Investment in production is necessary to keep customers and ensure their loyalty. However, it is questionable whether Netflix’s expenses are excessively expensive and whether they will have an impact on the survival of the business model. As Paul Lee (Deloitte) pointed out in one of our podcasts, the explosion in content-related costs can only be sustained in the long term through advertising funding. We encourage you to listen again to this podcast, which heralds a future where advertising will be even more present.
A slowdown in development
We are, of course, talking about the growth of Netflix in general, and the increase in the number of subscribers in particular. Netflix’s business model has so far been supported by growth in its core market, North America. This is a specific market where consumers are used to paying significant amounts for access to television and private channels. Netflix’s offer provided substantial added value for a very reasonable price. The equation is different in other markets where consumers are used to paying less. So, what we see now is a depletion of the natural customer base. Netflix’s growth, therefore, comes 90% from foreign markets where acquisition costs are necessarily higher (heterogeneity of demands, consumer expectations, competition). Netflix, therefore, uses up more cash than it can generate. In 2019 Netflix consumed $3.3 billion more than it earned. Cash flow in the 4th quarter was negative (-1.7 billion dollars), pushing down the previous reference figure (-1.2 billion in the 4th quarter of 2018).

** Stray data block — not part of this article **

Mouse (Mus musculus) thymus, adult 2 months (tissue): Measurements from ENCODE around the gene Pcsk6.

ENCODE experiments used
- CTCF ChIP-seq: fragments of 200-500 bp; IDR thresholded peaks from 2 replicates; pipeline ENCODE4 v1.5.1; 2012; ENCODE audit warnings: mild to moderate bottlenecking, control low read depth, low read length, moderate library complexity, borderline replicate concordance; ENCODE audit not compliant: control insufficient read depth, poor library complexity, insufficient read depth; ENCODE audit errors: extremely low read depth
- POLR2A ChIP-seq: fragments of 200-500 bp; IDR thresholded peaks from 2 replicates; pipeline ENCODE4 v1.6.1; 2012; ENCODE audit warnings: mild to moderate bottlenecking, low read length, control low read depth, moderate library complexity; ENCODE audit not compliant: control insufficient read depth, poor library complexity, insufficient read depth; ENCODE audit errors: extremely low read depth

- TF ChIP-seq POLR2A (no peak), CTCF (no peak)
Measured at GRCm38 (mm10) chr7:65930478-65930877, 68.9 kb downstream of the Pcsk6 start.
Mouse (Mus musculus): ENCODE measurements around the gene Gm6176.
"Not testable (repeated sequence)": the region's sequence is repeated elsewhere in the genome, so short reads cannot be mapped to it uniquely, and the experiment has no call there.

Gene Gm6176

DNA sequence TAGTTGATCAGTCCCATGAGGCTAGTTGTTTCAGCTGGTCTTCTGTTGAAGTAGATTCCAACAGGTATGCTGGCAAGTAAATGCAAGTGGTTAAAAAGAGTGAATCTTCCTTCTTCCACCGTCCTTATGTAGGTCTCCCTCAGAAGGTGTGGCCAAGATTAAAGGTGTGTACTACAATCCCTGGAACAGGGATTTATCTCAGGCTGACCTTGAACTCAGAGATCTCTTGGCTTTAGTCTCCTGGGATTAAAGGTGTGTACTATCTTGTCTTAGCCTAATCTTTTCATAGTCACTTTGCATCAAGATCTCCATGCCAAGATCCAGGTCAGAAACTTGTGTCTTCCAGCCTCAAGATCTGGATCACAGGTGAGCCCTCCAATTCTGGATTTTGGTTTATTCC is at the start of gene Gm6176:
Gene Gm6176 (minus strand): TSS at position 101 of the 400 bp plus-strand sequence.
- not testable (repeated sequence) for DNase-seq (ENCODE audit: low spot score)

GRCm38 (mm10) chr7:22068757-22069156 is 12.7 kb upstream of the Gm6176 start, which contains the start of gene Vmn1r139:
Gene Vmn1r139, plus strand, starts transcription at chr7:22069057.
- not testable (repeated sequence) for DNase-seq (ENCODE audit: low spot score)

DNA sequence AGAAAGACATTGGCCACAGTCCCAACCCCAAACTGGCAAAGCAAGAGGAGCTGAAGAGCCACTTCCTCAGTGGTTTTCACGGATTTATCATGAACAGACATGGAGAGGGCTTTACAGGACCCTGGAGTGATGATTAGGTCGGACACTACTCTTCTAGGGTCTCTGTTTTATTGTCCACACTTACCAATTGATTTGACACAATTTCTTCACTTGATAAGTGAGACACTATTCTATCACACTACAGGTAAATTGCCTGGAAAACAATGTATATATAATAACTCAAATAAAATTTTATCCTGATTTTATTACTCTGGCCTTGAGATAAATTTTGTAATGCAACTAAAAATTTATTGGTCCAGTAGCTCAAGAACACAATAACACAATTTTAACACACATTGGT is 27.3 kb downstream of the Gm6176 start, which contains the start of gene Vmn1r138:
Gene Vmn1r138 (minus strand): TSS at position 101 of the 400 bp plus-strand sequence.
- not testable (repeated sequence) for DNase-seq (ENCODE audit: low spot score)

The figures, therefore, show that Netflix is entering a race for gigantism in the face of increasing competition, which has every intention of putting pressure on it.
The competing bid that hurt Netflix very badly was the Disney bid. At $6.99 per month, Disney + has already garnered 24 million subscriptions in one month (I repeat: 24 million in one month!!). And it’s only just beginning. Warner Media is preparing the launch of HBO Max, and Comcast NBC Universal is preparing the launch of Peacock. In other words, the year 2020 is going to be very complicated for Netflix.
2020 is going to be a pivotal year for Netflix with a combination of adverse factors. The financial situation will worsen due to a slowdown in the acquisition of new subscribers on the one hand, and higher production costs on the other. Also, competitors will attack Netflix head-on in 2020 and will take market share from it, further worsening its financial situation by undermining economies of scale.
It would therefore not be surprising to see Netflix launch into a new battle, that of conquering less wealthy markets with an advertising-sponsored offering. But fortunately, Netflix’s recommendation algorithm, so robust in building customer loyalty, will not be affected. The importance of the algorithm should even be reinforced since a new objective, beyond allegiance, will be the conversion of subscribers from the freemium model to the pay-as-you-go model without advertising (whose rates can also be expected to increase).
Posted in Marketing.